What are the best first foods for babies?
One of the biggest questions when starting your baby on solid foods is which food to start with? Spoiler, there isn’t one best food for that first bite!
You do not need to start with infant cereals.
The main reason infant cereals were recommended as first foods originally were because they are usually easily tolerated and they are fortified with iron.
We do want you to think about iron.
Even though we do not think you need to start with cereal, you do need to think about iron. Iron needs increase drastically at 6 months; making it one of the most important nutrients to introduce with your baby’s new foods. Whatever method of feeding you are using (purees, baby led weaning, or a combination) you should aim to introduce iron rich foods first. The AAP recommends iron fortified cereals as well as pureed meats as they are both good sources of iron, zinc, and protein. The ESPGHAN Committee on Nutrition also recommends the use of meats and iron fortified products.
- Infant cereals are fortified with iron and are commonly used to meet iron needs, however they are not the only option.
- Animal proteins such as beef and chicken are excellent sources of iron (and zinc as well!).
- Plant sources of iron such as lentils, beans, and spinach are also great sources of iron, but should be paired with a source of vitamin C to improve absorption.
Infants also have very high fat needs, so it is important to introduce healthy fats early on in the feeding process as well. Don’t be scared to cook your own baby food with fat like olive oil or butter.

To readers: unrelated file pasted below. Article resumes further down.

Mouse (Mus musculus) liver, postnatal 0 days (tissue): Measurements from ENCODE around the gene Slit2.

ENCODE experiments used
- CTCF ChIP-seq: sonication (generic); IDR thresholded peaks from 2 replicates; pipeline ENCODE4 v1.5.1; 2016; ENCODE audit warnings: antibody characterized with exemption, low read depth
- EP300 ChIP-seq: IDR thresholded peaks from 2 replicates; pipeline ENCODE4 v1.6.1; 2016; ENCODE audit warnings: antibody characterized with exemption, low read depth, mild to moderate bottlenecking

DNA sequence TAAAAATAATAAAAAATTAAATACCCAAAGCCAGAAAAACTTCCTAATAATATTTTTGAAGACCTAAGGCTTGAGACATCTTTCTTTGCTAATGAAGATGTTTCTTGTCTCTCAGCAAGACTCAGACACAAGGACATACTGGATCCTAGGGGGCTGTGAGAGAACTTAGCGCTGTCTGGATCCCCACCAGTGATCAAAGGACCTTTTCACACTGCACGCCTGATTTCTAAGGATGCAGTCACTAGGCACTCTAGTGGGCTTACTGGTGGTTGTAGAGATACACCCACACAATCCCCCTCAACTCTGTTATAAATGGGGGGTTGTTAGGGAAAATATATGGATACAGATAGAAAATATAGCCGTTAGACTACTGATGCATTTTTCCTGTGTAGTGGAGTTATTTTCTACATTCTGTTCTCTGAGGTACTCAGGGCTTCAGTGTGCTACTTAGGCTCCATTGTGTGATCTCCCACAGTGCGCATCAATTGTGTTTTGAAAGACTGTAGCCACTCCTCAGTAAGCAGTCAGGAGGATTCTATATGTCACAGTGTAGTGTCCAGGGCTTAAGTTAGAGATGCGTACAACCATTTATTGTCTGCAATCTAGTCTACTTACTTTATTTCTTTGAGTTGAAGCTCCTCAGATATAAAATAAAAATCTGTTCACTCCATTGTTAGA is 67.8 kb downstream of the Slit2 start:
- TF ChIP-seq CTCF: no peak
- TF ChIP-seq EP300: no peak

Mix it up.
The American Academy of Pediatrics (AAP) recommends introducing a variety of flavors and textures early. Not only is it important to offer food that is nutritionally dense, it is also important to offer a wide variety of foods. Providing your baby a varied diet by 1 year of age leads to less pickiness overall later in life.
There is no evidence that introducing fruits first leads to babies having a “sweet tooth.”
On the contrary, there is some evidence that giving vegetables at the same time fruits are given, leads to more acceptance of vegetables (peaches and green beans anybody?). It is true that preferences for sweet are innate, and typically acceptance of vegetables is learned. However, this is about exposure and not about which one you give first. So remember to keep offering up those green beans over and over!
What about single foods versus combined foods?
The jury is still out on this one. The American Academy of Pediatrics and the American Academy of Allergy, Asthma, and Immunology currently still recommend starting with single foods first. This is to allow kids to experience foods individually and to identify which one causes an allergic reaction or other problem if one happens. However, some experts recommend combining foods from the beginning. Talk to your pediatrician or a Foublie coach about which method would be best for your family.
It’s all about practice
Keep in mind that most of your child’s nutrition at this stage will still be coming from breastmilk or formula. Start with 1 practice “meal” per day and work your way up to 3 meals and 2-3 snacks by age 1.
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